Prescott Wildlands Division Chief Darrell Willis demands retraction of Granite Mountain Hotshot story


After refusing to answer written questions or to be interviewed before publication of the New Times August 22 cover story, “Lambs to Slaughter,” about the deaths of 19 Granite Mountain firefighters, Prescott hotshots boss Darrell Willis sent New Times a letter containing what he claims are 22 inaccuracies in the article.

InvestigativeMEDIA’s editor John Dougherty wrote the story for Phoenix New Times and the article also appears on this website. The New Times responded to Willis’ claims with an extraordinary Sept. 10 story published on its website. Dougherty contributed to the New Times’ article responding to Willis’ claims.

The New Times story corrects three minor errors in the Aug. 22 article and New Times rejected Willis’ request for a sweeping retraction of the conclusions and opinions expressed in the story. InvestigativeMEDIA appreciates New Times continued support and confidence in the reporting.

An excerpt from the New Times Sept. 10 article follows:

“Prescott Fire Chief Dan Fraijo, Mayor Marlin Kuykendall, and City Attorney Jon Paladini didn’t respond to our communications seeking comment before publication, nor did the state Forestry Division respond to questions concerning its assignment of the hotshots, operated by Prescott, to the Yarnell Hill Fire.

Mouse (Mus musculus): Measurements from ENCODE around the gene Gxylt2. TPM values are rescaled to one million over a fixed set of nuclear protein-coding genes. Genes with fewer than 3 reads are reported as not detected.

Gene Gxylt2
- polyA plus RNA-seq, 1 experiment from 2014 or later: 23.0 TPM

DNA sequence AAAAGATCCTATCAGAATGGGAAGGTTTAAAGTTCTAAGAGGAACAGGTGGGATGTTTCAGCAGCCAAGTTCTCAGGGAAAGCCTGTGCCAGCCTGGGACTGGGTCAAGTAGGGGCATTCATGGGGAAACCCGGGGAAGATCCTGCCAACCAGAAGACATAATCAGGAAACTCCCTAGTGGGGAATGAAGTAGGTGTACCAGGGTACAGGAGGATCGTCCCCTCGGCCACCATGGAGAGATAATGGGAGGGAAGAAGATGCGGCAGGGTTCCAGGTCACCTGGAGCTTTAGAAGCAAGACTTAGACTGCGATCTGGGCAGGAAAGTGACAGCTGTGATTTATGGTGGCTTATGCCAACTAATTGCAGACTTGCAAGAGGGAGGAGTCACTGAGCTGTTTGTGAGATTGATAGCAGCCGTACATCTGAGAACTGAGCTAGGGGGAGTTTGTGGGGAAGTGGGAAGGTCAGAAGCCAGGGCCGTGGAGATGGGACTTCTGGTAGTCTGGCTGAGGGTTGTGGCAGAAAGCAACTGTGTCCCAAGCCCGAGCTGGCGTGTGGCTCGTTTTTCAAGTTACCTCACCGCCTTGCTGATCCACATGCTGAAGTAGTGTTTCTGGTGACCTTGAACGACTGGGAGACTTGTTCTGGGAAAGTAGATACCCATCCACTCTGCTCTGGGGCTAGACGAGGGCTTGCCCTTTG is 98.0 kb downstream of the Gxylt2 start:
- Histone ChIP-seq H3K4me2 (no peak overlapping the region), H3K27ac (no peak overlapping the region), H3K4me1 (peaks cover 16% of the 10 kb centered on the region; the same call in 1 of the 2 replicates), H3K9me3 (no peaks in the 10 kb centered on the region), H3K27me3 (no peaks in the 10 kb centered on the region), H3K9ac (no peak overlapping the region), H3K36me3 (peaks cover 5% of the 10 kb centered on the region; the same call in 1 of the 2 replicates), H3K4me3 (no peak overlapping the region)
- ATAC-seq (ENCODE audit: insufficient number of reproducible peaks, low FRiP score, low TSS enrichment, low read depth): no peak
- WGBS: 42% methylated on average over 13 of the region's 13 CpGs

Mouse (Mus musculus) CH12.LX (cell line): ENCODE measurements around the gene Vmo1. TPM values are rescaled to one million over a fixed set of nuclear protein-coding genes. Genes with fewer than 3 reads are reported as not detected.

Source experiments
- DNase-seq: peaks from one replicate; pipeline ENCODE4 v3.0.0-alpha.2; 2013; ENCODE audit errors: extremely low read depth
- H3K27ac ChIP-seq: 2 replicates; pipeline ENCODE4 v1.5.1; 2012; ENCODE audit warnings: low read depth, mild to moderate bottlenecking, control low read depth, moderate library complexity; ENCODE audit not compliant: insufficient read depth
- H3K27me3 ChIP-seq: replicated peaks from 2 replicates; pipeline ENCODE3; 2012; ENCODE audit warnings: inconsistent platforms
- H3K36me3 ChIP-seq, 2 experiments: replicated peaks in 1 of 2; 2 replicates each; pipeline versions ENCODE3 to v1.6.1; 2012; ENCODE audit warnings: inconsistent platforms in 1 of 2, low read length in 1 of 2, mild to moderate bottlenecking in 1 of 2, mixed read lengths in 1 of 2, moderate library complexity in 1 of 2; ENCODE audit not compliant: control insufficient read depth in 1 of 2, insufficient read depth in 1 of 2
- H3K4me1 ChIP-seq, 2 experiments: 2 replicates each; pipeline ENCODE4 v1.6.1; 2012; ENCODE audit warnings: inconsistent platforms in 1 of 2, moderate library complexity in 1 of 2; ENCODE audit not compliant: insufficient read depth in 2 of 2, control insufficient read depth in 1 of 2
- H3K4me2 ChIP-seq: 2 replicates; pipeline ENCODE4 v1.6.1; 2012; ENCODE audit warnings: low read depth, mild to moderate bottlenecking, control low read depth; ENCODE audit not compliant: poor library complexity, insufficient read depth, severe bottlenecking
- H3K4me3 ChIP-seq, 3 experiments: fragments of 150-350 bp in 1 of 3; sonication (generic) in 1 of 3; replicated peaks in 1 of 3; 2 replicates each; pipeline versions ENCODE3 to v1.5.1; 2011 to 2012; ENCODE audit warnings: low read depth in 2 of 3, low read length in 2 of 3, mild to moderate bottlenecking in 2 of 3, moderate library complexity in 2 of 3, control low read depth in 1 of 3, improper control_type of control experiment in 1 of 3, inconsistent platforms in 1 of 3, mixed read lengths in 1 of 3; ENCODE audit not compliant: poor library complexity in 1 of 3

After publication, Willis and the state identified three factual errors in New Times’ interpretation of public records.

The errors don’t change fundamental premises of the story: The Granite Mountain Hotshots failed to meet minimum hotshot standards, federal officials initially refused to dispatch the crew to Yarnell, the state failed to contain what was at first a small fire through its slow and ineffective response, and former hotshot superintendents and a former wildfire accident investigator raised serious concerns over the crew’s apparent priority of placing structure protection ahead of its own safety.

Consequently, New Times stands by the author’s reporting in this article, which was based upon public records available at the time of publication. We decline Chief Willis’ request to retract conclusions and opinions drawn in “Lambs to Slaughter.”